Learn about nerve decompression surgery and how it can help treat migraine pain.
The benefits of migraine surgery were first discovered via the cosmetic procedure known as a brow lift. A brow lift decompresses the supraorbital nerves, which are above the eyes. Cosmetic surgeons were hearing from patients that their brow lift had stopped their migraine episodes. That discovery spurred extensive research into migraines and surgical treatments. Now, nerve decompression surgery is a treatment method for specific migraine patients who are candidates.
“Candidates for surgery are the patients who can localize a spot where their headaches start,” said Salam Kassis, M.D., a surgeon at Vanderbilt Plastic Surgery. “Additionally, patients who are good candidates have frequent episodes that affect their quality of life and they’ve tried less invasive treatment methods that haven’t helped.”
“It’s always a discussion with a multidisciplinary team,” Kassis said. “We have a very good team here that I don’t think there is anywhere else in the country. We have neurology and pain doctors and neurosurgery all working together to help patients.”
Migraine pain points treatable by migraine surgery
“Some migraine patients may notice they have pain that starts in the neck at the greater, lesser or third occipital nerves that then radiates to the front,” Kassis said. Other patients may have pain that starts at one or both temples in the temporal nerves. And some patients may experience pain right above their eye at the supraorbital nerves. Finally, some patients will notice pain that comes from behind the eye, and they will have a contact point in their nose.
The pain may be from nerve compression caused by an encroaching vessel, bone or fascia. When an artery is the culprit, often patients will complain of increased pain during exercise or other instances when their heart rate rises. “The artery is hitting on this inflamed nerve,” Kassis explained.
Sometimes bone is to blame, as the supraorbital nerves come through a narrow formation. “That can be very tight and that’s why the nerves are compressed,” Kassis added. And fascia, which gives muscle its integrity, can also cause tightness and compression and irritate a nerve.
How to prepare for migraine surgery
“Patients stay on their migraine medications until after surgery, and then they’ll work with their neurologist to be weaned off,” Kassis explained. Additionally, from the time of consultation up to about six months after surgery patients are asked not to smoke and are placed on a diet protocol. The diet involves no caffeine, alcohol or preservatives. “These can increase inflammation,” Kassis said.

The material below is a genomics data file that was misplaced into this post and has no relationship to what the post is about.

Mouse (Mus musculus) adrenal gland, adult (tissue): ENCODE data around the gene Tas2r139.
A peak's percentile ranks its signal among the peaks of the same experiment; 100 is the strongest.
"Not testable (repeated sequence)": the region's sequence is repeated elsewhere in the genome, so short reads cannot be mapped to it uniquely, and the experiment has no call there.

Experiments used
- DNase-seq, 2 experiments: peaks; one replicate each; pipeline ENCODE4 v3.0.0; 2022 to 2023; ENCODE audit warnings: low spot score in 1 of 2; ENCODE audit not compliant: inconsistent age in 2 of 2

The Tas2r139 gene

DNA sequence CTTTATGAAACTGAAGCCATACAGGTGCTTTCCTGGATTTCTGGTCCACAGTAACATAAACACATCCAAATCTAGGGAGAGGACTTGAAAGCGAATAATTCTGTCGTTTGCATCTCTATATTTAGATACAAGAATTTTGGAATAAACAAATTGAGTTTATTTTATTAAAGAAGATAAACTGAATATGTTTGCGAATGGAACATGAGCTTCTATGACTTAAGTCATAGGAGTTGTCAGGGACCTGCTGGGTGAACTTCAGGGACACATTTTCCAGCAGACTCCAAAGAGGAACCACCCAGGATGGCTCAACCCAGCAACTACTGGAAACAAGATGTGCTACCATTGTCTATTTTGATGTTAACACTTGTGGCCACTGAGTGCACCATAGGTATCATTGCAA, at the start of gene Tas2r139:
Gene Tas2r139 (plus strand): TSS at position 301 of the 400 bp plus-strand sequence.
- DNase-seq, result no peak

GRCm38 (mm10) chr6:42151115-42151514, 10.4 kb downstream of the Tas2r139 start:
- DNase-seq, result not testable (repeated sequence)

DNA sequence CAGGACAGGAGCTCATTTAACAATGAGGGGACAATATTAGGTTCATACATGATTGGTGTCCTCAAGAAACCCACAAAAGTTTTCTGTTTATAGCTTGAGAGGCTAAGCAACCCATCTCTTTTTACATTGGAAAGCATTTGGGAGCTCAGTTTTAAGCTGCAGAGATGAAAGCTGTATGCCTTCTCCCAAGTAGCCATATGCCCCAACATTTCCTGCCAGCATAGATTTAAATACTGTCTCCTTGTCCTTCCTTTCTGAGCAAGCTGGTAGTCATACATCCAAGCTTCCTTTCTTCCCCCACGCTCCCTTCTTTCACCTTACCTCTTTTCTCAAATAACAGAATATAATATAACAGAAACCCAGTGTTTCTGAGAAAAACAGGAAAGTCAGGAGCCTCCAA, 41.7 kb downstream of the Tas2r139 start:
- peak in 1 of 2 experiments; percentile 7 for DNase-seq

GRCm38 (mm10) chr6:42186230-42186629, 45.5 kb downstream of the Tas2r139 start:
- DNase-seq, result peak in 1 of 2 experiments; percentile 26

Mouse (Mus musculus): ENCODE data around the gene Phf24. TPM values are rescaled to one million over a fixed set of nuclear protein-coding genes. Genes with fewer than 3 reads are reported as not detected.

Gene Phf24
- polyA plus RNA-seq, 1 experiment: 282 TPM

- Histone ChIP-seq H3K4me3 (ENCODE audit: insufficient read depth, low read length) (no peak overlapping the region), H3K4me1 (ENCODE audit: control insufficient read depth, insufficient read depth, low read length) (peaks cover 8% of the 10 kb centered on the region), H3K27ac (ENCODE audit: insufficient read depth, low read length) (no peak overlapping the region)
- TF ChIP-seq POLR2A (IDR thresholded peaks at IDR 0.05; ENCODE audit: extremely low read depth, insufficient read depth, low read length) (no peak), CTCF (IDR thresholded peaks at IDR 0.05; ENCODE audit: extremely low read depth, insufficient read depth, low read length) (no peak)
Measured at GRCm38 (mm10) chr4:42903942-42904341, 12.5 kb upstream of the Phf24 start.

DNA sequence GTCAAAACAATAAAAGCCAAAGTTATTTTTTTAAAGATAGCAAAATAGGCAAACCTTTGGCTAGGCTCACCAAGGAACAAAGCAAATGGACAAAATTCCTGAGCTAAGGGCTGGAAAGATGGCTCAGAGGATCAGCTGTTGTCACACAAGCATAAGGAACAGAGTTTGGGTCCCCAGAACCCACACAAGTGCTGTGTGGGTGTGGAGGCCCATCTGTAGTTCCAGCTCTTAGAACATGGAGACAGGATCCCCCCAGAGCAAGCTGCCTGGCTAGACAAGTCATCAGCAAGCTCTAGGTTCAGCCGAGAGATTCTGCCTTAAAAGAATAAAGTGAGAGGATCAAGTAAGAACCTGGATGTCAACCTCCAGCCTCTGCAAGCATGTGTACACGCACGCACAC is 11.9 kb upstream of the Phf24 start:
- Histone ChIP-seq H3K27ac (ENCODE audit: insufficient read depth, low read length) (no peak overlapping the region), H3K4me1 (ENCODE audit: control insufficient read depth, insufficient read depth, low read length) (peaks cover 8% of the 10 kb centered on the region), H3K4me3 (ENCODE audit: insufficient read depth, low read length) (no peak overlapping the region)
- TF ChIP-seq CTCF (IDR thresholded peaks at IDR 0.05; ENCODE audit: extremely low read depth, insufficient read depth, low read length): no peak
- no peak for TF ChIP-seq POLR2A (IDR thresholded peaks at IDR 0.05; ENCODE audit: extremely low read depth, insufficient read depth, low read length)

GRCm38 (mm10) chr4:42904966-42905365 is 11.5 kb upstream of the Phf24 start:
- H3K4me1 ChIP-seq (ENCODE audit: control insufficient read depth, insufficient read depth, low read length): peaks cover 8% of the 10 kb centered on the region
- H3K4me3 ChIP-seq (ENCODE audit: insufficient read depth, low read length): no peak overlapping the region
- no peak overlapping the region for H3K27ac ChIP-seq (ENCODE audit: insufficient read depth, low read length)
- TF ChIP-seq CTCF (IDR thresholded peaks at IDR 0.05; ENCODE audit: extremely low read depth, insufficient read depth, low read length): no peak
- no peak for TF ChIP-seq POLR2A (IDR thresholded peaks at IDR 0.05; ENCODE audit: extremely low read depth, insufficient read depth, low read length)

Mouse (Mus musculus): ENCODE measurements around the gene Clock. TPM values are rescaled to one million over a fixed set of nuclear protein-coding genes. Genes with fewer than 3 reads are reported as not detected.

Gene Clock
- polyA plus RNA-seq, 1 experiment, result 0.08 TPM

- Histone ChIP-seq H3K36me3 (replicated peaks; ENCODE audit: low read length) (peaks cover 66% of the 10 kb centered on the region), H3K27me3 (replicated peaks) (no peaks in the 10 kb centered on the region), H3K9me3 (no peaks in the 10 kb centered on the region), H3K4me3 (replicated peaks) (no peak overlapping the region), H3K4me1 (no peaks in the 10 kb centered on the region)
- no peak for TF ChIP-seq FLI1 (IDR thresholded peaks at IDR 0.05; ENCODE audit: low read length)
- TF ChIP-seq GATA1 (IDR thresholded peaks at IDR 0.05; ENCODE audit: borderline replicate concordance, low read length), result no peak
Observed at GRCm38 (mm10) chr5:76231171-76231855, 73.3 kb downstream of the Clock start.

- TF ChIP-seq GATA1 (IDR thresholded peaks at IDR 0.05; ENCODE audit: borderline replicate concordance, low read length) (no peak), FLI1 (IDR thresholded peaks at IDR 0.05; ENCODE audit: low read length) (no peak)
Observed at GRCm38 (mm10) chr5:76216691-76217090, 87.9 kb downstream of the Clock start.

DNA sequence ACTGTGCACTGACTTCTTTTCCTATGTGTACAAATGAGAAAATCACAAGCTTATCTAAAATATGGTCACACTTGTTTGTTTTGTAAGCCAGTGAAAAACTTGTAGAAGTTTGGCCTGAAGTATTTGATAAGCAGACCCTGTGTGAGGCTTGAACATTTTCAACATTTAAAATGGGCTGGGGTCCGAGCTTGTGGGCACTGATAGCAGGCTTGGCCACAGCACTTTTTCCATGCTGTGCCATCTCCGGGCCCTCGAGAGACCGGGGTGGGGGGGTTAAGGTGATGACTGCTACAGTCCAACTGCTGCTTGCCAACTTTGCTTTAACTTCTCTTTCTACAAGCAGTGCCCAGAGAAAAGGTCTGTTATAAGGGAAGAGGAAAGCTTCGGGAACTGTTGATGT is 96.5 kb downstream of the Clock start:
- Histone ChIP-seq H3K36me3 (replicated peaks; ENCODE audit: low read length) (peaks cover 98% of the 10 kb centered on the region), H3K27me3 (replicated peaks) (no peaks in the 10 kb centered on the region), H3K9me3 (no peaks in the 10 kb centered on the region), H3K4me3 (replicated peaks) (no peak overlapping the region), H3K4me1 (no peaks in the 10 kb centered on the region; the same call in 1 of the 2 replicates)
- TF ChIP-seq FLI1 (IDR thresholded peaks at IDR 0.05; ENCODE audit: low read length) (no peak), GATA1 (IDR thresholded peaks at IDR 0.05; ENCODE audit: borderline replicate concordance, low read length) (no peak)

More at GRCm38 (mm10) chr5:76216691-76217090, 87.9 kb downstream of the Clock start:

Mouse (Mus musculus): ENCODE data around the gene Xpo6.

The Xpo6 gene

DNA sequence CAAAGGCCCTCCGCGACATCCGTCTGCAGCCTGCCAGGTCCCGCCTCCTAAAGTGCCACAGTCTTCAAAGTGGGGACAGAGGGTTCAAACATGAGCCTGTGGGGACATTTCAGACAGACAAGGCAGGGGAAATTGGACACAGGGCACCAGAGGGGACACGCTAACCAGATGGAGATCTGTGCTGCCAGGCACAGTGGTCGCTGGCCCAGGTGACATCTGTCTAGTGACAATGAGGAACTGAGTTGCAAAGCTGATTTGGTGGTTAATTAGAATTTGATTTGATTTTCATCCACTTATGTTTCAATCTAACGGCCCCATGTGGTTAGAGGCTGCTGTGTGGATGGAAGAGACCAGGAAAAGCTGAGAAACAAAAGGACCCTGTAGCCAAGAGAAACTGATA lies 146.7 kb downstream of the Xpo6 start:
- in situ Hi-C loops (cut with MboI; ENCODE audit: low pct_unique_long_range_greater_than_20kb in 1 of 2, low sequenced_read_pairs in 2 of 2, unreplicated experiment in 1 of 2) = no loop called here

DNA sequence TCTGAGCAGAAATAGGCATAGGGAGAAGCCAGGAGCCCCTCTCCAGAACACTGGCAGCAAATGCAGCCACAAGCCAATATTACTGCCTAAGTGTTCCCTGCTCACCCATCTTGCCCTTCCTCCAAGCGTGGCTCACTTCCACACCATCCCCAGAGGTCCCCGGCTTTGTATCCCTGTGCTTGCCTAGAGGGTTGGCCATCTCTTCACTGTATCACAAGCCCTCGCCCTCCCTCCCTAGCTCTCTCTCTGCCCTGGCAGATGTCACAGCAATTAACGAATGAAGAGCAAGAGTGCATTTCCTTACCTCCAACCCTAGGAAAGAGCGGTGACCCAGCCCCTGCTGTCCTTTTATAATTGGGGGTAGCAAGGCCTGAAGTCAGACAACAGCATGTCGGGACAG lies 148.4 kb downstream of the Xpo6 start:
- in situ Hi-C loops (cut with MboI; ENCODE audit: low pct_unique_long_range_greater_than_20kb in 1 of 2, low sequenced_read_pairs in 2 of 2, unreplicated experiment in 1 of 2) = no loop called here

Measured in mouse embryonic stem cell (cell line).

How does the migraine procedure work?
“Overall, the success rate of migraine surgery is around 90%, so a patient is either going to have a total resolution of their headache or a significant improvement. They get their life back.”
Migraine surgery is an outpatient procedure that takes 30 minutes to two hours, depending on the area being treated. “It’s very important to clarify that we are not operating on the brain or the spine,” Kassis explained. He also said it’s not an eye surgery.
If the migraine procedure is performed in the neck region, the scarring is minimal and hidden by the hair. The hair only needs to be shaved in a 1-inch section. If the surgery is performed on the supraorbital nerves, the scar will be in the upper eyelid. “It’s really hard to see once it is healed,” Kassis said. If the surgery is performed on the temple, the incision is within the hairline. Some patients with pain behind the eye will require a nasal surgery, which Kassis compared to rhinoplasty. In this procedure, the surgeon will decompress contact points within the nose and potentially repair a deviated septum.
Some patients have multiple pain points. For example, they may experience migraine pain in the neck as well as above the eye. “We’ll work on the neck first,” Kassis said. “That often resolves the issue.” But 50% of patients will then require a second procedure to decompress the nerves above their eye, as well.
“Overall, the success rate of migraine surgery is around 90%,” Kassis said. “So a patient is either going to have a total resolution of their headache or a significant improvement. They get their life back.”
More about Migraine Surgery
Migraines can have many causes. For some people, the trigger is compression or irritation of nerves in the head or neck. An outpatient surgery — no overnight stay in the hospital — can help decrease or get rid of chronic migraines for some people. Vanderbilt University Medical Center is the only program in the region offering this treatment for chronic migraines. For an appointment with these Vanderbilt experts, call 615-936-2700.
Salam Kassis, M.D., is an assistant professor in the Department of Plastic Surgery at Vanderbilt University Medical Center. His research focuses on nerve surgery and migraine surgery.